University of Michigan is going back to NIKE


University of Michigan is going back to NIKE

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When the University of Michigan signed a million dollar contract with NIKE in 1994, it was one of the first major apparel endorsements in NCAA history. The Wolverines’ licensing agreement changed everything. Over the next decade, school would begin to compete for contracts, and University of Michigan would remain one of the top college brands on the market.

For years, Michigan were the fourth highest-selling name in college; but, in 2007, NIKE decided to back away from the Wolverines. As a result, Michigan signed an agreement with Adidas worth $7.5 million Annually. according to the Portland Business Journal, by 2014, Michigan’s new contract had become the most lucrative deal in the country.

The Adidas deal was great for the university. It included $3.8 million in cash each year, $4.4 million in equipment / apparel (also annual) and a $6.5 million signing bonus. The contract also included a clause to match any offer that Adidas made to another University. It was one of the best deals in sports history… until now.

Last week, it was announced that Michigan had “reunited” with NIKE. According to MGOBLUE.com:

“The partnership will commence August 1, 2016 and will see NIKE supply all 31 of U-M’s athletics programs with uniforms, footwear, apparel and equipment. U-M and NIKE also will collaborate throughout the agreement on innovation initiatives in sports technology, design and best practices.”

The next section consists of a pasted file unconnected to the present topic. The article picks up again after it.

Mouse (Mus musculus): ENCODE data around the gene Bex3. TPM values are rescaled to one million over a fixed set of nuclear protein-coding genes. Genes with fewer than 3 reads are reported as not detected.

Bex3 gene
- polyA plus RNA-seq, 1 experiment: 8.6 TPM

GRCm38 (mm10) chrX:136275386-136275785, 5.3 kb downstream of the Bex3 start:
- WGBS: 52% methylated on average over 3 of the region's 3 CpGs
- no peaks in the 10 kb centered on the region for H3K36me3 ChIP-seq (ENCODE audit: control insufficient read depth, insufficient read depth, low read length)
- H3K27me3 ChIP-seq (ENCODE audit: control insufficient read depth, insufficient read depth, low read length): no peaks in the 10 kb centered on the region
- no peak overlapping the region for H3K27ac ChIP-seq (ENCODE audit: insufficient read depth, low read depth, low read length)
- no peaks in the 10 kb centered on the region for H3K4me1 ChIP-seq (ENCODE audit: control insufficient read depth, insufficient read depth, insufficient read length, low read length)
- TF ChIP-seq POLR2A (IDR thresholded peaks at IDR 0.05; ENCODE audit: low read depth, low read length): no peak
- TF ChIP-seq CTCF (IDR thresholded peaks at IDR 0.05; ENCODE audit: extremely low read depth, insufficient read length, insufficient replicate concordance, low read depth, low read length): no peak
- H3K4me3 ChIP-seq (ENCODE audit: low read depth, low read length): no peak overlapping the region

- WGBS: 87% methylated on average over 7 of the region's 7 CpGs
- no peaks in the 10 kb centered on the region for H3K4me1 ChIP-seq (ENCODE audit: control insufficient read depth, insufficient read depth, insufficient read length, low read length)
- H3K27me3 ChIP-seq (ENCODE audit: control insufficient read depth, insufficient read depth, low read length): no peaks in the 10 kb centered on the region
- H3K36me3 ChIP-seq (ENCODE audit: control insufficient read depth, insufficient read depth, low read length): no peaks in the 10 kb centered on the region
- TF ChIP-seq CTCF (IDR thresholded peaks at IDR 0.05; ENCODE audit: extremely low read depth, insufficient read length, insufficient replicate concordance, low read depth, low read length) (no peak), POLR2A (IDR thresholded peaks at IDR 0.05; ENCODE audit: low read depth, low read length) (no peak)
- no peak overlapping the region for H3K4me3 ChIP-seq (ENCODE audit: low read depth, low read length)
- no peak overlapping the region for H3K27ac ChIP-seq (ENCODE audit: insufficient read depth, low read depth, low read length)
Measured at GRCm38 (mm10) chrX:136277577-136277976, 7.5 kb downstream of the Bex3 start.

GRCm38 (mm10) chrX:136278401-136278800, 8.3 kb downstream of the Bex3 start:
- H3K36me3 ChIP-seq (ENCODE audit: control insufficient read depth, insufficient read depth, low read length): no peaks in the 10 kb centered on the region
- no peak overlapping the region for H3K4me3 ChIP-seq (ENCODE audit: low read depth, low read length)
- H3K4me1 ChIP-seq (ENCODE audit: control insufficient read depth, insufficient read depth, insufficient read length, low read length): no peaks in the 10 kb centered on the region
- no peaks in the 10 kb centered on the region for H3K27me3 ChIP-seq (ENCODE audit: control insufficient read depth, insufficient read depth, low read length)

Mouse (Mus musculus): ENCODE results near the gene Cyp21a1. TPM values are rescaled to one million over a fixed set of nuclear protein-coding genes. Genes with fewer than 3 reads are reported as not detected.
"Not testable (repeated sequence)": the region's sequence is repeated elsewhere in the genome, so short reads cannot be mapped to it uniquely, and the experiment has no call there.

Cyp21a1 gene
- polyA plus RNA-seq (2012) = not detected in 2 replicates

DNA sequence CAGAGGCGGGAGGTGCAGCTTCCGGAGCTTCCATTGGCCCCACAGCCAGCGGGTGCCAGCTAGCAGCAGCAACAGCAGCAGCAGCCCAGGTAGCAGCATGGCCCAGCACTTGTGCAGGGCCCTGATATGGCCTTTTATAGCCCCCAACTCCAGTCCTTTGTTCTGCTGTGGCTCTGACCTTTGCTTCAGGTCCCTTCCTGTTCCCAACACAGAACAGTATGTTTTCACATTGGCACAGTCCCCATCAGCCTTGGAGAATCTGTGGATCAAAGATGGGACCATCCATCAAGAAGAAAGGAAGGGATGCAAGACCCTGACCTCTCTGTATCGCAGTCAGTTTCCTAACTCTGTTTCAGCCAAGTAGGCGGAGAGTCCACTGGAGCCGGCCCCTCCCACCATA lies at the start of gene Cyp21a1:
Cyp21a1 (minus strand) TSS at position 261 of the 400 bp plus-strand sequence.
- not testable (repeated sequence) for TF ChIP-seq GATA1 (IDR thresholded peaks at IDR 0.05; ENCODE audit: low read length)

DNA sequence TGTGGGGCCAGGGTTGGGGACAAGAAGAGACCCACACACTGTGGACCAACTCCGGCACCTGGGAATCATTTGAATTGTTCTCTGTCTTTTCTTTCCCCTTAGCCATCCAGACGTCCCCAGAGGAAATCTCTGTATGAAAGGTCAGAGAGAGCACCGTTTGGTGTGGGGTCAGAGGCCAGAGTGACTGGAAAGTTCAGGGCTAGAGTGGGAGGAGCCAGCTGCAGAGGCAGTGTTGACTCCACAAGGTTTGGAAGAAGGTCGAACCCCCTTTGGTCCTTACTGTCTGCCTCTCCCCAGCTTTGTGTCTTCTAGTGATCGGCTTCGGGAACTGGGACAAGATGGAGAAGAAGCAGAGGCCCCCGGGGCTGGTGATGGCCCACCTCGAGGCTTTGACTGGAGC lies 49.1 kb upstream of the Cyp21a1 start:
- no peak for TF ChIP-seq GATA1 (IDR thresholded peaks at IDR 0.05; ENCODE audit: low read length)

The deal lasts from 2016 through to 2027 and has an estimated value of $169 million (or roughly $11.3 million per year). This deal goes beyond any that has ever been made in NCAA history.

Jim Hackett, interim director of athletics at the University of Michigan, said that the “partnership is about more than Michigan athletics… NIKE is a recognized leader in its field when it comes to product innovation and we look forward to future collaboration.”

While NIKE does have a reputation for innovative product design and research, the financial aspect was probably a slightly larger selling point.

This deal represent an increase in sports revenue to a university that’s already flush with cash. In 2011-12, the school’s football program generated around $62 millions more than it cost. In 2010, their basketball program reported profits of around $3.5 million per year.

Currently, tuition for out of state students at Michigan starts around $57,000 per year. Hopefully, this new deal can help the school lower costs.

[Photo via SneakerNews.com and thePremiereStore.com]